Archive

July 13th, 2016

Dallas and American 'contradictions'

    Some people on the Internet seem to be confused. "In the aftermath of twelve people being tragically shot for no reason in Dallas," they wonder, "how will Black Lives Matter be able to continue being upset about people getting tragically shot for no reason in other places?"

    "How will the Black Lives Matter movement square its criticism of police with this deadly shooting of five police officers?" It doesn't seem hard. Its agenda is "people don't deserve to be shot for no reason" and that the category of "people who don't deserve to be shot for no reason" explicitly includes black people.

    There's no contradiction here.

    Other people are busy being eloquent with grief and rage, but I can at least make some analogies to help explain why this line of thinking is bad. There is such a thing as constructive criticism.

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Can Americans hold ourselves together as a people?

    Without a doubt, we Americans are in a bad way. The senseless deaths this week in Baton Rouge, La., Falcon Heights, Minn., and now Dallas are devastating beyond comprehension for the victims and their families. Each shooting is also an act in a shared national tragedy. The problems go down to the very roots.

    The question of whether as a country we are headed in the right or wrong direction can no longer be answered simply with reference to policy matters such as the economy, education or foreign relations. Instead we face the fundamental question of whether we, the people, as a single people, are holding together and can hold together.

    What has brought us here? You will be skeptical of my answer but in the years since I published a book called "Talking to Strangers," I have been watching the course we were on and I keep coming back to the same answer. I truly believe that the war on drugs is responsible for the level of violence in our cities, the militarization of the police, a concomitant distortion of policing habits and a process of degradation of inner-city minority communities that is now decades-long.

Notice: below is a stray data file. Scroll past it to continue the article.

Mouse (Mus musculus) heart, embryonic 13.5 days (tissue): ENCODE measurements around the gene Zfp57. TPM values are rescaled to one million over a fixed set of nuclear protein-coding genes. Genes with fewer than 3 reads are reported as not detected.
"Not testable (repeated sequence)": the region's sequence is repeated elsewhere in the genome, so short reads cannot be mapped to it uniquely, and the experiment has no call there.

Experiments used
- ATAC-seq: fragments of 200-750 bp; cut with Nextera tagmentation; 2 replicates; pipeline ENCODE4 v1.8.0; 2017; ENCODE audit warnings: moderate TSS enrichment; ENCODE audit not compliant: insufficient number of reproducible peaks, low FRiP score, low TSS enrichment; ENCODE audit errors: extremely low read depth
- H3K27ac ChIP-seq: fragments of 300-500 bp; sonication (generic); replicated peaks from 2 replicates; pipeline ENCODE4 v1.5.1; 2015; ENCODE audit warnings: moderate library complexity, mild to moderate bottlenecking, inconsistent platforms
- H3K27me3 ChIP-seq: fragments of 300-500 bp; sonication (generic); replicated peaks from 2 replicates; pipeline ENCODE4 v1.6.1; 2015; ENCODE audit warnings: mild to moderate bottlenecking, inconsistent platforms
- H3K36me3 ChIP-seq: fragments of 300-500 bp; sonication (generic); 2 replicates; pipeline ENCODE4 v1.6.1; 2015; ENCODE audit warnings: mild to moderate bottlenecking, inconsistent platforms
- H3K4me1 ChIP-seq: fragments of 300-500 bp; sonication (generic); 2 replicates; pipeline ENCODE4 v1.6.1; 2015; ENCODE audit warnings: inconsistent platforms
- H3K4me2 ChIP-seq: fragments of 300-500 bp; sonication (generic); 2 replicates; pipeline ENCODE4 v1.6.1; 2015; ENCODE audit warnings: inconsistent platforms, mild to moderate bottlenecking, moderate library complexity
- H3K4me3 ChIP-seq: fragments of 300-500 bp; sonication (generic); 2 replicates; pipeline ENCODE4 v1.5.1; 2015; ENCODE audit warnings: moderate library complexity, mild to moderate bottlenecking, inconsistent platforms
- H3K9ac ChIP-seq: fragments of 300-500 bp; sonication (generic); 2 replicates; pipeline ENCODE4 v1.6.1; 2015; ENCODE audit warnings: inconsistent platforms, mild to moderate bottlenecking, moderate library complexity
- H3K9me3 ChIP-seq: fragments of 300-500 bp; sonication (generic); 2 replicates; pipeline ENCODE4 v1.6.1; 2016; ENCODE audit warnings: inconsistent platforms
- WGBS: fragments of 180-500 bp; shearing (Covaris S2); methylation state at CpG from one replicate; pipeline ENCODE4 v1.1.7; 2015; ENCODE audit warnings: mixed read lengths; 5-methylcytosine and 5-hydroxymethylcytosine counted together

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A more reassuring U.S. jobs report for June

    By beating headline market expectations in a big way, the employment report for June released Friday provides a reassuring assessment of the U.S. labor market and, more generally, the well-being of consumers. It also was encouraging that the labor participation rate ticked up after a steep two-month decline that took it close to multidecade lows. Unfortunately, wage growth remained below what is needed to underpin a more buoyant economic outlook.

    After a surprisingly weak 38,000 jobs added in for May, the U.S. economy created a robust 287,000 in June. This figure provides a solid signal that the poor performance for May was likely to have been an outlier. The small uptick in the labor participation rate to 62.7 percent in June -- especially after the sharp 0.4 percentage point drop in the previous two months -- also was encouraging. But a third key indicator, wage growth, remained sluggish, with only an 0.1 percent monthly increase (or 2.6 percent year-on-year).

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The great email scandal that wasn't

    Pity poor Republicans. For months now, they've clung to their one and only hope of winning the White House. It had nothing to do with the strength of the economy or the state of the world. Nor did it have anything to do with Donald Trump or his pathetic campaign. It was something entirely different.

    Knowing they couldn't count on Trump to win the White House on his own, Republicans placed all their bets instead on their fervent hope that Hillary Clinton would be indicted for her exclusive use of a personal email server while secretary of state. Pity poor Republicans. That hope evaporated completely this week with FBI Director James Comey's surprise announcement that the FBI would recommend to the Justice Department that no charges be filed against Clinton.

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Britain and Blair painfully revisit the invasion of Iraq

    As if our British brethren aren't experiencing enough angst over leaving the European Union, they're now being confronted with looking back at their leaders' decision 13 years ago to partner with the United States in its invasion of Iraq -- arguably the most ill-advised war either country has ever undertaken.

    A seven-year parliamentary inquiry into the origins and wisdom of invading Iraq to topple the dictatorial regime of Saddam Hussein has emphatically declared it an immense and avoidable folly.

    The British prime minister at the time, Tony Blair, has publicly accepted "full responsibility" for following the American president at the time, George W. Bush, over the cliff into the quagmire that still haunts both countries.

    Both the report and Blair's candid response stand out in sharp contrast to the behavior of his friend George, who by and large has declined to engage in much reflection about taking his country, and the so-called "coalition of the willing," into that war of choice based on unrealistic expectations, poor planning and faulty intelligence.